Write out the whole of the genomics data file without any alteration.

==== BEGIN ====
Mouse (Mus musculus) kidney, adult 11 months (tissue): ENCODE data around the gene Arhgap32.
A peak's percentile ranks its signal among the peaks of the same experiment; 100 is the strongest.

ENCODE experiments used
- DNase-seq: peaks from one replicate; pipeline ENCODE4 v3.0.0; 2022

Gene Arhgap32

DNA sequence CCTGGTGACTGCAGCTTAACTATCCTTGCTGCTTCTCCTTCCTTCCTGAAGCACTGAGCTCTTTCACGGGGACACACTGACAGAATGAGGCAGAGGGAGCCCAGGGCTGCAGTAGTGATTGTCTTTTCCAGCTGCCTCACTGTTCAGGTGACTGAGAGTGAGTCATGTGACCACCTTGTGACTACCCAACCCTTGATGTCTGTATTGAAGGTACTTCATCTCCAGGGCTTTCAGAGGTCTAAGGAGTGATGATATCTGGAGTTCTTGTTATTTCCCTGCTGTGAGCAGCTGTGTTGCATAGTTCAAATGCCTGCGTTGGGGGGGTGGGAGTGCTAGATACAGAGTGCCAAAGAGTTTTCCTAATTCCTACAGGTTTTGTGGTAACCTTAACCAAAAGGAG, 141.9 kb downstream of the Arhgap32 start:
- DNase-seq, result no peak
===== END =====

Mouse (Mus musculus) kidney, adult 11 months (tissue): ENCODE data around the gene Arhgap32.
A peak's percentile ranks its signal among the peaks of the same experiment; 100 is the strongest.

ENCODE experiments used
- DNase-seq: peaks from one replicate; pipeline ENCODE4 v3.0.0; 2022

Gene Arhgap32

DNA sequence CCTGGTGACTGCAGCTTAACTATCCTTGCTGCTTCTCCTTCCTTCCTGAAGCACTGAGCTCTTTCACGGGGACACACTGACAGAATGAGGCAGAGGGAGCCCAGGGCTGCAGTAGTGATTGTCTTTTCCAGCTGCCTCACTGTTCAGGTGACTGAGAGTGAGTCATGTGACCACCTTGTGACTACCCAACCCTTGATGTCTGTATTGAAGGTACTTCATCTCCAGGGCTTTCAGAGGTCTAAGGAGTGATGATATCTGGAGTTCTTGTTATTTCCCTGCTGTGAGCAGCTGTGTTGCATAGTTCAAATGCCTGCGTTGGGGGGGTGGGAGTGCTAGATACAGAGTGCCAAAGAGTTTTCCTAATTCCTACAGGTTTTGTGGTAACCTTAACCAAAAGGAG, 141.9 kb downstream of the Arhgap32 start:
- DNase-seq, result no peak